In a study conducted in Abidjan, Côte d'Ivoire, the proportion of women who had discussed STIs with their partner increased substantially after the women underwent prenatal HIV testing and counseling, regardless of the woman's serostatus.1 The proportion of HIV-negative women who reported having discussed STIs with their partner increased from 65% at prenatal testing to 97% at an 18-month postpartum visit; among HIV-infected women, the proportion increased from 28% to 65%. Moreover, after testing and counseling, most women suggested that their partner obtain an HIV test and that he use condoms with other partners.
Although HIV prevention messages have focused primarily on the reduction of such risky sexual behaviors as intercourse with occasional partners or sex workers, these behaviors do not constitute the full measure of risk. In Africa, most new infections occur within couples, as a result of either infidelity or the prior infection of one partner. In resource-limited countries where HIV testing is uncommon, prenatal counseling and testing can increase couples' awareness of HIV and provide an entry point to related services. To aid in the development of transmission prevention strategies, the authors of the current study examined communication between partners about STIs before and after prenatal testing, and examined levels of consistent condom use among HIV-infected and HIV-negative women.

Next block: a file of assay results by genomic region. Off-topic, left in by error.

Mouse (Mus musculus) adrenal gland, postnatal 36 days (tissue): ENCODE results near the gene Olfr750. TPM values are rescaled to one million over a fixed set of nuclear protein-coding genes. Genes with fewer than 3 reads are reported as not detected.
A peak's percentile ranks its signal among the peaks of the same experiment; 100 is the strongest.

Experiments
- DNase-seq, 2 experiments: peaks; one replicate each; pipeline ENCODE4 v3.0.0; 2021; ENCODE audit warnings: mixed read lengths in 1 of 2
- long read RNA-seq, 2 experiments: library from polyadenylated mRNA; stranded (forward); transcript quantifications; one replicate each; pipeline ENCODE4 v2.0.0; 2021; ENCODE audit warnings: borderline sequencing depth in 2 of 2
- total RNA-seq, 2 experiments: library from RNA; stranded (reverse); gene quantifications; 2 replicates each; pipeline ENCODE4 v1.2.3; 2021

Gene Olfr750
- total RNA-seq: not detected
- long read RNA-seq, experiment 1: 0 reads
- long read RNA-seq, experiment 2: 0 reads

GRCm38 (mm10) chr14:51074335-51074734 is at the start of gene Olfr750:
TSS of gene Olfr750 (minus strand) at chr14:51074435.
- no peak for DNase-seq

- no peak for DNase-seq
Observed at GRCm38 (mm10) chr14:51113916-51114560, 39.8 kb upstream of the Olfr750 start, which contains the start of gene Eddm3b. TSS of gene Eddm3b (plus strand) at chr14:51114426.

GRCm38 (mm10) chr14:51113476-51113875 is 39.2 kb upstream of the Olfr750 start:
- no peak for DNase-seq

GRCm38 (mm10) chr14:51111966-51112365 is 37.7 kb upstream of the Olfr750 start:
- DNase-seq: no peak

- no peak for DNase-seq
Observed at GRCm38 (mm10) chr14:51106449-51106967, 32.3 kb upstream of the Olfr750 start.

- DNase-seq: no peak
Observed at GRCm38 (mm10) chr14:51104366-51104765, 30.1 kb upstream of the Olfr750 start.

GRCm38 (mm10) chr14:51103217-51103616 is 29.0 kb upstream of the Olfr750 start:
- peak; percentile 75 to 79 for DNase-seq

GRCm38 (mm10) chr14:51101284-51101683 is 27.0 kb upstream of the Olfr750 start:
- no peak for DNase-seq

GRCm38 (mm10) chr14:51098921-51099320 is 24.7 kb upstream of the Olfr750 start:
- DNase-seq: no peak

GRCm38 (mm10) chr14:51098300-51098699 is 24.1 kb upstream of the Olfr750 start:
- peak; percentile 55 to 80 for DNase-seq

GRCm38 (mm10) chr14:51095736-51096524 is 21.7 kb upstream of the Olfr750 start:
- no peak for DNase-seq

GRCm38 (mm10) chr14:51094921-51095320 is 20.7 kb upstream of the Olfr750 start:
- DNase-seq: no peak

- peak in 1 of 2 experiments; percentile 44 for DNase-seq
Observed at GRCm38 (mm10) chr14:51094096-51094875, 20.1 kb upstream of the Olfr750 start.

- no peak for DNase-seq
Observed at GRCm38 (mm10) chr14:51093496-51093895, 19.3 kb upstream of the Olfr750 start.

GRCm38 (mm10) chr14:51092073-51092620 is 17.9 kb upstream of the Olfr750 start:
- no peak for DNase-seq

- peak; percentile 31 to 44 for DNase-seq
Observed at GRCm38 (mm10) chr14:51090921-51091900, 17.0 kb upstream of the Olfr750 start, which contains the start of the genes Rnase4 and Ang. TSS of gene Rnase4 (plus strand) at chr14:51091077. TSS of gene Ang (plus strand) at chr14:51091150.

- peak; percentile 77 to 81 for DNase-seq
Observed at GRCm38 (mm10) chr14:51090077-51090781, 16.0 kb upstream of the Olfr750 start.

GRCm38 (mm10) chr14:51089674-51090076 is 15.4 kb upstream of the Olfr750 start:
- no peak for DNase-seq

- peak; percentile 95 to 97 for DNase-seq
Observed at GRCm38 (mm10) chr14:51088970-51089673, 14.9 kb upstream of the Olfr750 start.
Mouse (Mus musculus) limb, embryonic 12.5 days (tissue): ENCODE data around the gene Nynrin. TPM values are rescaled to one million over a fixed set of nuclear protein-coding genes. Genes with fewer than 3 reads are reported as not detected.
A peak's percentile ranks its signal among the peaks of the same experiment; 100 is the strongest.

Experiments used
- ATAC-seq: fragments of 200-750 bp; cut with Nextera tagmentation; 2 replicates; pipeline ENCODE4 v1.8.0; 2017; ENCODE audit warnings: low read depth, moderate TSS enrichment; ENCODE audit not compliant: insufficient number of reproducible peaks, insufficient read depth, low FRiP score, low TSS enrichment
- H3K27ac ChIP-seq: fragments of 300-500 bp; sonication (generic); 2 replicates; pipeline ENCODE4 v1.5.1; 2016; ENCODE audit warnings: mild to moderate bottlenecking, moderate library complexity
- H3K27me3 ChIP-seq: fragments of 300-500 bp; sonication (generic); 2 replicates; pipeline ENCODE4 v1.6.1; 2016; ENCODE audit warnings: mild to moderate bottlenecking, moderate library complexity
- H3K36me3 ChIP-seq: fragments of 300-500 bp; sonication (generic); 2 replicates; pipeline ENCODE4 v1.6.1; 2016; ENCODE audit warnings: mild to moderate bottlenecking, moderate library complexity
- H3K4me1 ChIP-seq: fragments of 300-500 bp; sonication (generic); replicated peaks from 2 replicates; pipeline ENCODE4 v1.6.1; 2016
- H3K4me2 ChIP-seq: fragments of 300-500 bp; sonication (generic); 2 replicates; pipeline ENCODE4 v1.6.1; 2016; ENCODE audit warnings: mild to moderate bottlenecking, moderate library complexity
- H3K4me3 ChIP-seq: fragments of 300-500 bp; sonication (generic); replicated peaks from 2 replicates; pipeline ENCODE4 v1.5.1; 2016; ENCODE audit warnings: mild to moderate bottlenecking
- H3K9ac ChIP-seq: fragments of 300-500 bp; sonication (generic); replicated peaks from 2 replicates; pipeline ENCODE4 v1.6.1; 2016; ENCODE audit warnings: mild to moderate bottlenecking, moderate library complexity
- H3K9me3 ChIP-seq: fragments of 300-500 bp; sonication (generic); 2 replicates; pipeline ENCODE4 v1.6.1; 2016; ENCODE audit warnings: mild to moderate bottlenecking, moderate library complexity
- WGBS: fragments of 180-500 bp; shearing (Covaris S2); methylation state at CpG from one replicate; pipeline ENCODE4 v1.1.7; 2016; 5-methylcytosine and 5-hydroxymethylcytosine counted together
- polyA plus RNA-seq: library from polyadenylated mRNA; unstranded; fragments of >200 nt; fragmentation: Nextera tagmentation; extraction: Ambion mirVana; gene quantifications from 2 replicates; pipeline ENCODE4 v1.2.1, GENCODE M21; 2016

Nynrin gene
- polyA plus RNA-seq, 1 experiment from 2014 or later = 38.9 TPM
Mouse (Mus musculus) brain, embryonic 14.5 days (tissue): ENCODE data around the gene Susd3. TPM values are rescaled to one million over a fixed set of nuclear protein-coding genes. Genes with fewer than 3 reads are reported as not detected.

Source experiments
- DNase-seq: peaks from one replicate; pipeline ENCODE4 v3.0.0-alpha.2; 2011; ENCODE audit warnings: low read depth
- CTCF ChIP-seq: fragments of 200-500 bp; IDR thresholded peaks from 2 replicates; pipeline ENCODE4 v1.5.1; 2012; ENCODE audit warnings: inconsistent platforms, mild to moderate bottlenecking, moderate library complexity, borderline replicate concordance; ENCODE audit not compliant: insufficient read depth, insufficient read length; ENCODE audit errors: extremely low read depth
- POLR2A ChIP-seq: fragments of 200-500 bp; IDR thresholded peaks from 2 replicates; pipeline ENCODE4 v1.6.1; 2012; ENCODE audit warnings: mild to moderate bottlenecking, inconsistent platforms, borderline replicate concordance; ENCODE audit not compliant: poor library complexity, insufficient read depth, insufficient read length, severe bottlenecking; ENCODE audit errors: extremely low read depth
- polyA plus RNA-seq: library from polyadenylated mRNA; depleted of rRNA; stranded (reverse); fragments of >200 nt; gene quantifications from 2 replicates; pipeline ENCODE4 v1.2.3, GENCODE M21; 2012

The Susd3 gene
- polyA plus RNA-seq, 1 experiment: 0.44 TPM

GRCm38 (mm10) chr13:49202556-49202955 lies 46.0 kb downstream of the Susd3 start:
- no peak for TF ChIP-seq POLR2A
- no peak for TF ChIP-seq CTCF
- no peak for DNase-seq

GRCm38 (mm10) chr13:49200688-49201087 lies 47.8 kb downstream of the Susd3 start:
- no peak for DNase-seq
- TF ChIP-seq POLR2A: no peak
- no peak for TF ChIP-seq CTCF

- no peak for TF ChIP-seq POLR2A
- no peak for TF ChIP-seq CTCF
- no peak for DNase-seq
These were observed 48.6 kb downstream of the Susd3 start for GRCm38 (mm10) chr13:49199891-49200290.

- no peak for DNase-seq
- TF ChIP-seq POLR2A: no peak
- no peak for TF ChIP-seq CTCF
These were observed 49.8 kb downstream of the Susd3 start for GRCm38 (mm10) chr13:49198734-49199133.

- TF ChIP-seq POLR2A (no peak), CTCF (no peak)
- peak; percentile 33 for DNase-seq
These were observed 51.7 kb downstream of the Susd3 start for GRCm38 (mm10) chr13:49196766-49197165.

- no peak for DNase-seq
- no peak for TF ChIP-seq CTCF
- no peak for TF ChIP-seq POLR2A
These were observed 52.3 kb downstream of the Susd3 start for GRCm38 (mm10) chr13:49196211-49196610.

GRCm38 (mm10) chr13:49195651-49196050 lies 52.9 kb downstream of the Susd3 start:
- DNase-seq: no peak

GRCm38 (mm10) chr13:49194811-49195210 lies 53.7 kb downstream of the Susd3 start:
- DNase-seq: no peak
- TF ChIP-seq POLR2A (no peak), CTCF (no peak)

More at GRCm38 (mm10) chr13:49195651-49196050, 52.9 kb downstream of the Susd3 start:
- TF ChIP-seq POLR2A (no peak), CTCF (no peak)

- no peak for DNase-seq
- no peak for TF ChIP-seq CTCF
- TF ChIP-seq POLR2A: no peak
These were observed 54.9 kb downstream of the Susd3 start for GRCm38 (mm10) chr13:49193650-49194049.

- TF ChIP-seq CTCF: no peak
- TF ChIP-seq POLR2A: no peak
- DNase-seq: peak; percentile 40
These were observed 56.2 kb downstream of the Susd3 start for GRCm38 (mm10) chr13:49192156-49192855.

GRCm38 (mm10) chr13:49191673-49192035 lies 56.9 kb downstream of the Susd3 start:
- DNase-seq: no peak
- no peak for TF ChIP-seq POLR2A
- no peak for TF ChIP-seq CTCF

As part of a broader mother-to-child transmission prevention program conducted in 2001–2005, prenatal HIV counseling and testing was offered to all pregnant women attending seven prenatal clinics in two districts of Abidjan. Women who tested positive were enrolled in the transmission prevention program and followed for two years after delivery; women who were HIV-negative also were followed for two years after delivery, at biannual reproductive health visits. All of the women were encouraged to advise their partner to be tested.
The study initially included 875 women, of whom 355 HIV-negative and 347 HIV-infected women attended their 18-month postpartum visit and were included in the analyses. At the prenatal HIV testing and counseling visit, all women were asked about their demographic characteristics and their sexual behaviors in the two years before their current pregnancy; those with regular partners were asked about their partner's age and education, their union type (polygamous or monogamous) and whether they had discussed STIs with their partner during the past two years. Women were queried about their sexual activities at each postpartum follow-up visit, and at the 18-month visit they reported whether their partner had undergone HIV testing and whether they had discussed STIs with their partner since the prenatal HIV test. In addition, to create an indicator of communication on sexual risk within couples, the researchers measured the proportions of women who had disclosed their HIV status to their partner, who had suggested at least once that their partner get tested for HIV and who had advised their partner to use condoms if he had sex with other women. If a woman had discussed all three issues with her partner, their communication was considered complete; if they had discussed only one or two of these issues, their communication was considered partial; if none of these matters had been discussed, communication was classified as nonexistent.